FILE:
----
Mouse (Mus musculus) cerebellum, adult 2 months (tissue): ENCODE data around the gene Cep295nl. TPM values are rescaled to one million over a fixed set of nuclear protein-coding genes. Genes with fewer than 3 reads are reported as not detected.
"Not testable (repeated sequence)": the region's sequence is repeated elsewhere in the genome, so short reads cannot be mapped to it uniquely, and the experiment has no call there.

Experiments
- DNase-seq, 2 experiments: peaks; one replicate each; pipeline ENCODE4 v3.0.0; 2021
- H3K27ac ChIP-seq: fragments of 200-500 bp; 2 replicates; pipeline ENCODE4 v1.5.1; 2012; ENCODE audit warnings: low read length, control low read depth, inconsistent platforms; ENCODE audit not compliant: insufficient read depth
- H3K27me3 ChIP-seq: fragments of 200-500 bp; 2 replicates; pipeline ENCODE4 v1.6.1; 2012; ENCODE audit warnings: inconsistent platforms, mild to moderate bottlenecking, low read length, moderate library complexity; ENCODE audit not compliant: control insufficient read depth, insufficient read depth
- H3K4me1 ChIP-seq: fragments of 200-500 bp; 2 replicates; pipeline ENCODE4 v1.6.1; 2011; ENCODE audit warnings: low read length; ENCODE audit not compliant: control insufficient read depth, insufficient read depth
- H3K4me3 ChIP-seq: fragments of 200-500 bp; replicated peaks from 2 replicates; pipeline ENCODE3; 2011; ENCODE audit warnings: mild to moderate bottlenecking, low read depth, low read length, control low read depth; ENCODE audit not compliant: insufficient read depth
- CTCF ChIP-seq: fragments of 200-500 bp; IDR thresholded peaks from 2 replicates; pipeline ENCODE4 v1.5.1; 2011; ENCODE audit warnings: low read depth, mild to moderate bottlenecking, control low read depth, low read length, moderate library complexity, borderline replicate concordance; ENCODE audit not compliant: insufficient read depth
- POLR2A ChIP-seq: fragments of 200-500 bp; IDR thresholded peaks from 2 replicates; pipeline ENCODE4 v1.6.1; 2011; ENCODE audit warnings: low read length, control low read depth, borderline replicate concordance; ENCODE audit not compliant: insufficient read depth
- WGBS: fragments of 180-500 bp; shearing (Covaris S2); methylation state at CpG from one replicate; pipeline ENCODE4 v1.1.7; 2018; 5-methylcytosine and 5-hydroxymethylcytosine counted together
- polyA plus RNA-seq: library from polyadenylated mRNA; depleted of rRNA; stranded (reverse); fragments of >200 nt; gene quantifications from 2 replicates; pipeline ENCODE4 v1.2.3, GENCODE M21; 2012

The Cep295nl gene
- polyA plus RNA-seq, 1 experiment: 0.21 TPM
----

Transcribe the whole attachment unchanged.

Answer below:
Mouse (Mus musculus) cerebellum, adult 2 months (tissue): ENCODE data around the gene Cep295nl. TPM values are rescaled to one million over a fixed set of nuclear protein-coding genes. Genes with fewer than 3 reads are reported as not detected.
"Not testable (repeated sequence)": the region's sequence is repeated elsewhere in the genome, so short reads cannot be mapped to it uniquely, and the experiment has no call there.

Experiments
- DNase-seq, 2 experiments: peaks; one replicate each; pipeline ENCODE4 v3.0.0; 2021
- H3K27ac ChIP-seq: fragments of 200-500 bp; 2 replicates; pipeline ENCODE4 v1.5.1; 2012; ENCODE audit warnings: low read length, control low read depth, inconsistent platforms; ENCODE audit not compliant: insufficient read depth
- H3K27me3 ChIP-seq: fragments of 200-500 bp; 2 replicates; pipeline ENCODE4 v1.6.1; 2012; ENCODE audit warnings: inconsistent platforms, mild to moderate bottlenecking, low read length, moderate library complexity; ENCODE audit not compliant: control insufficient read depth, insufficient read depth
- H3K4me1 ChIP-seq: fragments of 200-500 bp; 2 replicates; pipeline ENCODE4 v1.6.1; 2011; ENCODE audit warnings: low read length; ENCODE audit not compliant: control insufficient read depth, insufficient read depth
- H3K4me3 ChIP-seq: fragments of 200-500 bp; replicated peaks from 2 replicates; pipeline ENCODE3; 2011; ENCODE audit warnings: mild to moderate bottlenecking, low read depth, low read length, control low read depth; ENCODE audit not compliant: insufficient read depth
- CTCF ChIP-seq: fragments of 200-500 bp; IDR thresholded peaks from 2 replicates; pipeline ENCODE4 v1.5.1; 2011; ENCODE audit warnings: low read depth, mild to moderate bottlenecking, control low read depth, low read length, moderate library complexity, borderline replicate concordance; ENCODE audit not compliant: insufficient read depth
- POLR2A ChIP-seq: fragments of 200-500 bp; IDR thresholded peaks from 2 replicates; pipeline ENCODE4 v1.6.1; 2011; ENCODE audit warnings: low read length, control low read depth, borderline replicate concordance; ENCODE audit not compliant: insufficient read depth
- WGBS: fragments of 180-500 bp; shearing (Covaris S2); methylation state at CpG from one replicate; pipeline ENCODE4 v1.1.7; 2018; 5-methylcytosine and 5-hydroxymethylcytosine counted together
- polyA plus RNA-seq: library from polyadenylated mRNA; depleted of rRNA; stranded (reverse); fragments of >200 nt; gene quantifications from 2 replicates; pipeline ENCODE4 v1.2.3, GENCODE M21; 2012

The Cep295nl gene
- polyA plus RNA-seq, 1 experiment: 0.21 TPM